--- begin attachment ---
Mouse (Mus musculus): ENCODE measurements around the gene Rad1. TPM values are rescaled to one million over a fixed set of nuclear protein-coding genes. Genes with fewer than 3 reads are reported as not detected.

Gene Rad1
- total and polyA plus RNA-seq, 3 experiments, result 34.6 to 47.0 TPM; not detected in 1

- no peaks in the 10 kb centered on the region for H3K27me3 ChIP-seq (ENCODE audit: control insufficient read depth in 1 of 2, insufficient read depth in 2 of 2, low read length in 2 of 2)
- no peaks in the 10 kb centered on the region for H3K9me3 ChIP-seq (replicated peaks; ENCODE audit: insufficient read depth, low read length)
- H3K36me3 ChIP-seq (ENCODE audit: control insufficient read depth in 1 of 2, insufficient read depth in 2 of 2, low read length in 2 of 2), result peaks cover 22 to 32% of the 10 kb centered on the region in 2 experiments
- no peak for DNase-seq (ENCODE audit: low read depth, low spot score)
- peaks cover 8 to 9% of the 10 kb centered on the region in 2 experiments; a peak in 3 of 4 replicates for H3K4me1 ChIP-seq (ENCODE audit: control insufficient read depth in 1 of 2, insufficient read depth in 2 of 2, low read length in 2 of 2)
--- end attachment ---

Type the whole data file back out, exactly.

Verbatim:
Mouse (Mus musculus): ENCODE measurements around the gene Rad1. TPM values are rescaled to one million over a fixed set of nuclear protein-coding genes. Genes with fewer than 3 reads are reported as not detected.

Gene Rad1
- total and polyA plus RNA-seq, 3 experiments, result 34.6 to 47.0 TPM; not detected in 1

- no peaks in the 10 kb centered on the region for H3K27me3 ChIP-seq (ENCODE audit: control insufficient read depth in 1 of 2, insufficient read depth in 2 of 2, low read length in 2 of 2)
- no peaks in the 10 kb centered on the region for H3K9me3 ChIP-seq (replicated peaks; ENCODE audit: insufficient read depth, low read length)
- H3K36me3 ChIP-seq (ENCODE audit: control insufficient read depth in 1 of 2, insufficient read depth in 2 of 2, low read length in 2 of 2), result peaks cover 22 to 32% of the 10 kb centered on the region in 2 experiments
- no peak for DNase-seq (ENCODE audit: low read depth, low spot score)
- peaks cover 8 to 9% of the 10 kb centered on the region in 2 experiments; a peak in 3 of 4 replicates for H3K4me1 ChIP-seq (ENCODE audit: control insufficient read depth in 1 of 2, insufficient read depth in 2 of 2, low read length in 2 of 2)